BEIJING AMENDMENT AND ADJUSTMENTS: At MOP-11, held in Beijing in 1999, delegates agreed to controls on HCFC production and bromochloromethane (BCM), and to reporting on methyl bromide for quarantine and pre-shipment applications. To date, 66 Parties have ratified the Beijing Amendment. In addition, MOP-11 agreed to replenish the Multilateral Fund with US$477.7 million for the triennium 2000-2002.

MOP-12: MOP-12 took place in Ouagadougou, Burkina Faso in 2000. MOP-12 decisions included: a correction to the Beijing Adjustments; measures to phase out CFC-based metered-dose inhalers (MDIs); and monitoring of international trade. MOP-12 also adopted the Ouagadougou Declaration, which encourages Parties to, inter alia: take steps to prevent illegal production, consumption and trade in ODSs and ODS-containing equipment and products; and harmonize customs codes.

MOP-13: MOP-13, held in Colombo, Sri Lanka, in 2001, adopted decisions on: the terms of reference for a study by the Technology and Economic Assessment Panel (TEAP) on the 2003-2005 replenishment of the Multilateral Fund; monitoring of international trade and prevention of illegal trade in ODSs; and other issues. MOP-13 also adopted the Colombo Declaration, which encourages Parties to, inter alia: apply due care in using substances that may have ODP; and determine and use available, accessible and affordable alternatives and technologies that minimize environmental harm while protecting the ozone layer.

MOP-14: MOP-14 convened in Rome, Italy in 2002. Delegates adopted 46 decisions, covering such matters as the Multilateral Fund’s fixed-exchange-rate mechanism, compliance issues, phase-out of CFC-based MDIs, and interaction with the World Trade Organization. MOP-14 agreed to replenish the Multilateral Fund with US$573 million for 2003-2005. Delegates also considered the phase-out of methyl bromide, the destruction of ODSs, and synergies between ozone depletion and climate change.

MOP-15: MOP-15 convened in Nairobi, Kenya, in November 2003. MOP-15 adopted a number of decisions, including on: implications of entry into force of the Beijing Amendment, particularly as it relates to hydrochlorofluorocarbons (HCFCs); status of destruction technologies for ODSs and the code of good housekeeping; handling of ODSs in foams and industry plants; and compliance issues. Parties could not reach agreement on four items relating to methyl bromide and decided to continue their consideration at an extraordinary MOP.

CURRENT ODS CONTROL SCHEDULES: Regarding the ODS control schedules resulting from the various amendments and adjustments to the Montreal Protocol, non-Article 5 Parties were required to phase out: halons by 1994; CFCs, CTC, methyl chloroform and HBFCs by 1996; and BCM by 2002. They must still phase out: methyl bromide by 2005 and consumption of HCFCs by 2030 (with interim targets up to those dates). Production of HCFCs must be stabilized by 2004. Article 5 Parties were required to phase out HBFCs by 1996 and BCM by 2002. They must still phase out: CFCs, halons and CTC by 2010; methyl chloroform and methyl bromide by 2015; and consumption of HCFCs by 2040 (with interim targets up to those dates). Production of HCFCs must be stabilized by 2016.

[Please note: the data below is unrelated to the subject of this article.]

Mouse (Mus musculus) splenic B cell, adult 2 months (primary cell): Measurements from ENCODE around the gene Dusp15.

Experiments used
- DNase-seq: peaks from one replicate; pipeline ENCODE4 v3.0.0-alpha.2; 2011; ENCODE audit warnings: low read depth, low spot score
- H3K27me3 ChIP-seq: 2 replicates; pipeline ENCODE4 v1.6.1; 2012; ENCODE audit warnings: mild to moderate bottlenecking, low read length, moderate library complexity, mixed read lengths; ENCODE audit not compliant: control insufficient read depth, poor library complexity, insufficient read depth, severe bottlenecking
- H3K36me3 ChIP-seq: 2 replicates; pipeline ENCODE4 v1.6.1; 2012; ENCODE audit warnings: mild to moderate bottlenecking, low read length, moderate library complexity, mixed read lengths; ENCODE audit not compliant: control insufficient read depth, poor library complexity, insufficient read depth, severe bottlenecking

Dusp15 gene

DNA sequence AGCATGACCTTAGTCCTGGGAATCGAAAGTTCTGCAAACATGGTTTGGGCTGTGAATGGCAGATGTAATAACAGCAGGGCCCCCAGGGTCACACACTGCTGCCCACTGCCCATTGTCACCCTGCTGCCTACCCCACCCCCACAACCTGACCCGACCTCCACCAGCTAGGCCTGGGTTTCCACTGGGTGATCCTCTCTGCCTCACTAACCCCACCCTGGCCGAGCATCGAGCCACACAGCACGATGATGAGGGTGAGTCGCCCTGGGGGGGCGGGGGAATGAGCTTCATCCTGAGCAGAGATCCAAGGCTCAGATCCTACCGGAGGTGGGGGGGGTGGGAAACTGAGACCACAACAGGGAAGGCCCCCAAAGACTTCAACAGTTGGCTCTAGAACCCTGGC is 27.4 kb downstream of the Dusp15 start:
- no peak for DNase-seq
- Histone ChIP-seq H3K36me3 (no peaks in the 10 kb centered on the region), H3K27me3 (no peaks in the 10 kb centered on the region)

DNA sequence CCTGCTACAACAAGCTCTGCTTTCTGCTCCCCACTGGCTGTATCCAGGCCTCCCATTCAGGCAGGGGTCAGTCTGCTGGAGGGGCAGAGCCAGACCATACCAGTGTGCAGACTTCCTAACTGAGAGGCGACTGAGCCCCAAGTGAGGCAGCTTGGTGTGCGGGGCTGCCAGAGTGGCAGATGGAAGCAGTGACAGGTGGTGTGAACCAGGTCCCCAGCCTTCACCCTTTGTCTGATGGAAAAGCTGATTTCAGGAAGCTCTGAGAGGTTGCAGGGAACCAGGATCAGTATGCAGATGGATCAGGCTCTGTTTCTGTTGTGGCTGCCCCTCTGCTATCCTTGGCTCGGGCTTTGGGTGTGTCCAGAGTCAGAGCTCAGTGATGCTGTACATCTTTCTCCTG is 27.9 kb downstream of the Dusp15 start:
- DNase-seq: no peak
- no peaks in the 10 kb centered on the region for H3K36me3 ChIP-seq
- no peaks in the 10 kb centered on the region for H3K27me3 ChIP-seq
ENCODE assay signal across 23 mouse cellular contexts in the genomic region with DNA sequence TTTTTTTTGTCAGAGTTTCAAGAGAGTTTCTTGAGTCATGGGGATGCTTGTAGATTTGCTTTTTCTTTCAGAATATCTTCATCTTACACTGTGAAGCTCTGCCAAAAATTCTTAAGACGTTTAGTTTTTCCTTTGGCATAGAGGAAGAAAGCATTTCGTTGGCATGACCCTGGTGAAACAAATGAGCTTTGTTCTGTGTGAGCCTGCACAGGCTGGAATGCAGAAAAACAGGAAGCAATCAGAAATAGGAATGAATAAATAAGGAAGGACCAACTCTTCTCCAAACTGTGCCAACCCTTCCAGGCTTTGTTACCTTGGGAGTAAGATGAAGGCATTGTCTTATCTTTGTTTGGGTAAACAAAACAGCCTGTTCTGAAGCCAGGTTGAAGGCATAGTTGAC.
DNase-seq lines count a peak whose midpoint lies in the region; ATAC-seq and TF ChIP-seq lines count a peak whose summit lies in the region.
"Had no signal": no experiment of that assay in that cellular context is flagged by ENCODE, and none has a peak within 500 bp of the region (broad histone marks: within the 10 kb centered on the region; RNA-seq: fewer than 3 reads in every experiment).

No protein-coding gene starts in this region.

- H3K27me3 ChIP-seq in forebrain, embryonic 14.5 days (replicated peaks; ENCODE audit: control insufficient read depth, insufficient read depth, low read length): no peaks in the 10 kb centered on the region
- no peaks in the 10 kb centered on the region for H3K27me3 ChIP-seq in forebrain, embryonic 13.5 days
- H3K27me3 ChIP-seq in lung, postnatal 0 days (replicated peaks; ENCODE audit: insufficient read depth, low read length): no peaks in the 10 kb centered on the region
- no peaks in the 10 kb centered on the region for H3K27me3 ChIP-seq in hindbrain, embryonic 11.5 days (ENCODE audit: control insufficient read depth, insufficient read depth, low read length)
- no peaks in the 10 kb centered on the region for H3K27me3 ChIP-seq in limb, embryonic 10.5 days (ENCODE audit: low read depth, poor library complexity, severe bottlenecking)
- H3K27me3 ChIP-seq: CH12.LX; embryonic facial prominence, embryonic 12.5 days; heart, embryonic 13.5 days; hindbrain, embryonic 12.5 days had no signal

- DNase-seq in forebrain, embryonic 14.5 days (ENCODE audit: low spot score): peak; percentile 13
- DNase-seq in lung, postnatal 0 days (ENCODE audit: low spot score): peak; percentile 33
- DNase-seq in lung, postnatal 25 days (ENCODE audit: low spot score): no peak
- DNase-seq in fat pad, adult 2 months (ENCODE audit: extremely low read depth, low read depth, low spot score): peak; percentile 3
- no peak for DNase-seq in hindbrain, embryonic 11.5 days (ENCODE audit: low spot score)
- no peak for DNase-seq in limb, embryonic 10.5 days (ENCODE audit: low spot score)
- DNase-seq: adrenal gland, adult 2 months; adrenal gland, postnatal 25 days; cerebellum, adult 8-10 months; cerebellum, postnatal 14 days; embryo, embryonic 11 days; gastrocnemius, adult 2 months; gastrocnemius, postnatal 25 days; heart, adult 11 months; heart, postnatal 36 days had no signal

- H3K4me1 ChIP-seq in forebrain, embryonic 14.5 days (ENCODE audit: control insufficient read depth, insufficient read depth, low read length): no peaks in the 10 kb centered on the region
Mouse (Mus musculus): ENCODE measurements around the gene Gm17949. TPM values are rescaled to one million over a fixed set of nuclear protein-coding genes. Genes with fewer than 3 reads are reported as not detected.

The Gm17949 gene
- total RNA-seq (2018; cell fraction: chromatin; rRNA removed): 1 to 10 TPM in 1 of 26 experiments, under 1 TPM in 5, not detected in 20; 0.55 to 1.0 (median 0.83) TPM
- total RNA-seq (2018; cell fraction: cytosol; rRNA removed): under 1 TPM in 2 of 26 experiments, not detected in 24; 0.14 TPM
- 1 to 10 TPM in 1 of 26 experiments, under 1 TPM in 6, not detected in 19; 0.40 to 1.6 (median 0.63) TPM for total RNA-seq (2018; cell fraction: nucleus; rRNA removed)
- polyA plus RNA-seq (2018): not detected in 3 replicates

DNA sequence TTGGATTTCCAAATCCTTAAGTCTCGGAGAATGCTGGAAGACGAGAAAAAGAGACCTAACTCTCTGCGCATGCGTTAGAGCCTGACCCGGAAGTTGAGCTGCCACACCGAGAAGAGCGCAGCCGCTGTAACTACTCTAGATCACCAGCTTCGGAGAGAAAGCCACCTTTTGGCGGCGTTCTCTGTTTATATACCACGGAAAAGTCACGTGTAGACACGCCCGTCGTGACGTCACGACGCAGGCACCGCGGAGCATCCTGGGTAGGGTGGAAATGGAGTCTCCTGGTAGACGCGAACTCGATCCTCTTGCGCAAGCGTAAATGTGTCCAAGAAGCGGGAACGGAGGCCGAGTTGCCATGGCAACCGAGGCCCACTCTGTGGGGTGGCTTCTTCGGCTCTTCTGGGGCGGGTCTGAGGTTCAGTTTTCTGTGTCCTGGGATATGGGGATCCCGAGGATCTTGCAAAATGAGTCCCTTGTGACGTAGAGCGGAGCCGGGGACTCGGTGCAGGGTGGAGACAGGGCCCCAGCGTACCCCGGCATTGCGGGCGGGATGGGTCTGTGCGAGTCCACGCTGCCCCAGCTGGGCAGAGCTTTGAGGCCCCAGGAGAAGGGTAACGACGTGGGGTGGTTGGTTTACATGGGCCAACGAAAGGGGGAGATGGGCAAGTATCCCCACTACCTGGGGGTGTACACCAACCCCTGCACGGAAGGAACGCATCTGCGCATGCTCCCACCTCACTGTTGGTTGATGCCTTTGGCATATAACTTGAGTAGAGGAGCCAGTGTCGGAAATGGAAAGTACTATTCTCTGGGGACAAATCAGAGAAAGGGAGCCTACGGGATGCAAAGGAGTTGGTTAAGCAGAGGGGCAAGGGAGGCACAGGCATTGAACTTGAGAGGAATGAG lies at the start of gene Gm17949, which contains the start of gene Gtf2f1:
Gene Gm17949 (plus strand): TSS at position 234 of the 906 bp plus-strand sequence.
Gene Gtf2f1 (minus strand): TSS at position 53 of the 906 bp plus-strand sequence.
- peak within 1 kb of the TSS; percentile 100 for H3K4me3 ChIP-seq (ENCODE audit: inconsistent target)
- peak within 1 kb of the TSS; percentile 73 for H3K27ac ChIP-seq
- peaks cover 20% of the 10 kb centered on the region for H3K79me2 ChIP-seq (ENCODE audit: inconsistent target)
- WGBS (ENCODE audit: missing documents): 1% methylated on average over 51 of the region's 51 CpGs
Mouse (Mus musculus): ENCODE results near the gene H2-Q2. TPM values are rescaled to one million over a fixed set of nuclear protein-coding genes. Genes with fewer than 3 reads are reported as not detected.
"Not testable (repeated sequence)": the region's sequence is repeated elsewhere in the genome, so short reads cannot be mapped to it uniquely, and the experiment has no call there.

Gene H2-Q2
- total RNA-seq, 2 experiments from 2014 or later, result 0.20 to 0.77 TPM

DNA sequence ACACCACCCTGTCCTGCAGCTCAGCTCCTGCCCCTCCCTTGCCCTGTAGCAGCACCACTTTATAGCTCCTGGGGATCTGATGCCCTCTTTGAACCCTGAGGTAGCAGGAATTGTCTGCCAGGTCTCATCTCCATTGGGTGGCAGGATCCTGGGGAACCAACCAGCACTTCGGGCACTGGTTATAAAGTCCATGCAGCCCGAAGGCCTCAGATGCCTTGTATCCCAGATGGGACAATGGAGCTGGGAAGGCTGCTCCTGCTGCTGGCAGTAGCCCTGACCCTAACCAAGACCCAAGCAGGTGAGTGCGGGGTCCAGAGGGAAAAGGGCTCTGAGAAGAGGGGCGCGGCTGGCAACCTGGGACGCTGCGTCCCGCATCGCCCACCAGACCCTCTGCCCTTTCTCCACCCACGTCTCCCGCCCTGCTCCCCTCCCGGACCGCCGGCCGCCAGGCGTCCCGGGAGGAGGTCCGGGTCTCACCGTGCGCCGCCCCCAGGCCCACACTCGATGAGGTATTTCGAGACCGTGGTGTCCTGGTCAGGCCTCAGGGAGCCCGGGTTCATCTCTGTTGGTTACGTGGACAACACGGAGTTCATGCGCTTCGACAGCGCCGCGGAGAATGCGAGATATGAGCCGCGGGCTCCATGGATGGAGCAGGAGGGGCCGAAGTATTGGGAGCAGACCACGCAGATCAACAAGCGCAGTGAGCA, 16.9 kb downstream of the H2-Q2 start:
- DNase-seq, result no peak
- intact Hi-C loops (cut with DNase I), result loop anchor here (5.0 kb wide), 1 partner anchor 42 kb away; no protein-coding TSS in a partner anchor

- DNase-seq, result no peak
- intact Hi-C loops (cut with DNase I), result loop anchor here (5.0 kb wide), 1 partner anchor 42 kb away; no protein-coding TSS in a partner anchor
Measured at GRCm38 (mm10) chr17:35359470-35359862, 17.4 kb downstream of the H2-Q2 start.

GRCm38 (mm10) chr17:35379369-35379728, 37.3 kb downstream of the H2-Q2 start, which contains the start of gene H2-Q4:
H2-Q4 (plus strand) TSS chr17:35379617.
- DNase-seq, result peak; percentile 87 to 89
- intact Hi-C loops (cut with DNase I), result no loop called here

INTERSESSIONAL HIGHLIGHTS

INTERGOVERNMENTAL PANEL ON CLIMATE CHANGE/TEAP SPECIAL REPORT: The Steering Committee and lead authors of the Special Report "Safeguarding the ozone layer and the global climate system: issues related to hydrofluorocarbons and perfluorocarbons" met from 12-14 January 2004, in Boulder, Colorado, USA. The Steering Committee developed a plan for completing a First Order Draft of the Special Report.

SECOND MEETING OF THE STEERING PANEL ON THE EVALUATION AND REVIEW OF THE FINANCIAL MECHANISM: The second meeting of the Steering Panel convened from 19-20 January 2004, in San Jose, Costa Rica. The Panel selected ICF Consulting to evaluate the Montreal Protocol’s financial mechanism and present its findings to MOP-16.

METHYL BROMIDE TECHNICAL OPTIONS COMMITTEE: The MBTOC met from 10-12 February 2004 in Los Angeles, USA. It finalized recommendations to MOP-15 on the CUNs classified as ‘noted.’ Of the 47 ‘noted’ CUNs, 44 were recommended fully or in part (8275.1 tonnes), and three were not (8.6 tonnes). The results of the meeting are included in the TEAP 2004 Supplementary Report on CUNs.

TEAP 2004 SUPPLEMENTARY REPORT ON CRITICAL-USE NOMINATIONS: TEAP published its 2004 Supplementary Report on 14 February 2004. In the report, TEAP proposed that Parties: consider allowing methyl bromide for uses nominated for 2005 and 2006 CUEs but not approved by Parties when the resulting emissions are offset through collection and destruction of one kilogram of halon 1211 for each five kilograms of methyl bromide; and be allowed to use methyl bromide for CUNs approved by Parties for 2007 and beyond if the ODP of methyl bromide is offset by destructing a sufficient quantity of halons or CFCs. TEAP also proposed an accounting framework comparable to that used for essential-use nominations, which lists the quantity available from inventory and stockpile, the quantity allocated for CUEs, and the quantity used, with a year-end balance.